The first two truckloads of counterfeiters arrived, and the driver departed to collect the final batch. However, the truck broke down and in the interim, the first two loads of prisoners staged a revolt. When the third and final load of counterfeiters arrived at Ebensee on 4th May, the camp was in turmoil, as the prisoners had refused to go into the tunnels where they were to meet their demise.

Instead, the counterfeiting team dispersed among the other prisoners. The breakdown of the truck and the subsequent revolt at Ebensee saved their lives. None of the team was killed by the SS and the Ebensee POW camp was liberated by US forces on 6th May 1945.

Details of what had happened were revealed by the Jewish Slovak printer Adolf Burger, who had been forced to join the counterfeiting team. After the war, he published his memoirs in several languages to make the world aware of the plot and its failure.

What happened to Kruger?

Kruger was caught and detained by the British after the war. He was then turned over to the French, before being released in 1948 without charge.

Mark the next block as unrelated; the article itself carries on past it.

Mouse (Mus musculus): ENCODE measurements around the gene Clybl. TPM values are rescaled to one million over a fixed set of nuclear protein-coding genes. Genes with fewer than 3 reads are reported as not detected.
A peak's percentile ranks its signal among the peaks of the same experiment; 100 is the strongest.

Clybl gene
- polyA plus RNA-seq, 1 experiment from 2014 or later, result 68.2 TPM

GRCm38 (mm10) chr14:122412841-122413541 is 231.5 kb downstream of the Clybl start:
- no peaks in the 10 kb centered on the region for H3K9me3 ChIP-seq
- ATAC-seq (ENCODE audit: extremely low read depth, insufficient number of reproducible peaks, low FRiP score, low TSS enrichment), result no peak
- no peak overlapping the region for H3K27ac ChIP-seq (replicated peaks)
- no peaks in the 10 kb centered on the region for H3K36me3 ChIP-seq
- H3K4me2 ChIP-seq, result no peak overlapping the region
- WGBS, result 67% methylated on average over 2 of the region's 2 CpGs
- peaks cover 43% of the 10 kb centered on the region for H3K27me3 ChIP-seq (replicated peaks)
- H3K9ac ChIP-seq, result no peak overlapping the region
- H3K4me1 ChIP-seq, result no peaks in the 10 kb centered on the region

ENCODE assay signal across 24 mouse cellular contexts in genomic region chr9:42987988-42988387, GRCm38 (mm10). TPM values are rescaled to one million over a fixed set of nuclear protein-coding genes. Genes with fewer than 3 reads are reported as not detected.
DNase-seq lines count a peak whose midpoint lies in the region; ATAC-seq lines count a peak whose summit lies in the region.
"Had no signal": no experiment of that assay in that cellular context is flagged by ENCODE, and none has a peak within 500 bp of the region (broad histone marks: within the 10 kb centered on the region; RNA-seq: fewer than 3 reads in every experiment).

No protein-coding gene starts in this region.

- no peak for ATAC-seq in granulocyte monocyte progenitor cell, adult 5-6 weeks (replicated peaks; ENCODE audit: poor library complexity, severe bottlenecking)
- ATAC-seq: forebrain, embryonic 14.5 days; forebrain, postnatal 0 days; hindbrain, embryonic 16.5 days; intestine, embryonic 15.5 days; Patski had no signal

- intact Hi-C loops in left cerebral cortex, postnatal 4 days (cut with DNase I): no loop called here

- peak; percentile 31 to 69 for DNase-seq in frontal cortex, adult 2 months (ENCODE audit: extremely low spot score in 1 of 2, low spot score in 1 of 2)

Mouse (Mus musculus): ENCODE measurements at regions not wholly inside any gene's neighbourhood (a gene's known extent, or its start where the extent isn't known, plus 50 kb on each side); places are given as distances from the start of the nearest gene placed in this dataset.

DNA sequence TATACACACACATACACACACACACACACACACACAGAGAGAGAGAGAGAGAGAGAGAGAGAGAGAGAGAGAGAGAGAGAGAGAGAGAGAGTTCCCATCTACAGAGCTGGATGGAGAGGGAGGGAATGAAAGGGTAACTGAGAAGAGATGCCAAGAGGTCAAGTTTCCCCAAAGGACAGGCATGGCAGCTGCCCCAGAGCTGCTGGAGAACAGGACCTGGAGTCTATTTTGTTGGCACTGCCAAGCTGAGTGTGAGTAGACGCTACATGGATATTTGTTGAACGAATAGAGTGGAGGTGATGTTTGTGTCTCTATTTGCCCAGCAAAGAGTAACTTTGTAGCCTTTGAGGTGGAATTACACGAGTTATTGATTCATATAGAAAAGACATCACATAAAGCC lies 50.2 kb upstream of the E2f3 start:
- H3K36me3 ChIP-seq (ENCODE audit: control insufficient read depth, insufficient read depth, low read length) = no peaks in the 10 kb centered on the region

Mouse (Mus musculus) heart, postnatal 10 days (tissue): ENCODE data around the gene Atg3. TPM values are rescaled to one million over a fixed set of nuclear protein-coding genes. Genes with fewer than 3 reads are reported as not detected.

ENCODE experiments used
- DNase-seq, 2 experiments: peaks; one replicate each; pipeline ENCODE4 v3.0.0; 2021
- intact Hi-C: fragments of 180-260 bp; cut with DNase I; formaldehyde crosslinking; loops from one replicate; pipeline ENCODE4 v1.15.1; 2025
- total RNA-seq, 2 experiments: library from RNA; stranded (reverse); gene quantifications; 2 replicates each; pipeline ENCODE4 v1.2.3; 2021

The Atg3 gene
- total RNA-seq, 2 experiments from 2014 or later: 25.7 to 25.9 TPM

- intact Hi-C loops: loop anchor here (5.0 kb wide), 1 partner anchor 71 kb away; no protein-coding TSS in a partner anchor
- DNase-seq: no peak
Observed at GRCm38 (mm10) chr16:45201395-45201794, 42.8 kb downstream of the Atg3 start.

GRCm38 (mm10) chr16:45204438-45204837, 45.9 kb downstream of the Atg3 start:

Returning to Germany, he appeared before a De-Nazification Court in the 1950s, when some of the former forgers produced statements saying he had saved their lives. This led to his acquittal, and he continued to live and work in Germany until he died, aged 84, in 1989.

Nobody knows what happened to all the forged bank notes, although a large number were found by divers at the bottom of Lake Toplitz, near Ebensee camp, in 1959.

A few entered circulation in Britain and continued to be found for many years afterwards. As a result, bank notes of larger denominations were withdrawn from circulation for many years. The £20 note didn’t return until 1970 and the £50 note was relaunched in 1980.

Remembrance Sunday

Logbook Loans will be joining thousands of other people across the UK and in other parts of the world to commemorate Remembrance Day.

As the most recognised symbol, the red poppy is sold in aid of charity, after hundreds of the flowers bloomed across the former battlefields of northern France and Belgium after the end of the war. A poignant reminder of our war heroes, who must never be forgotten.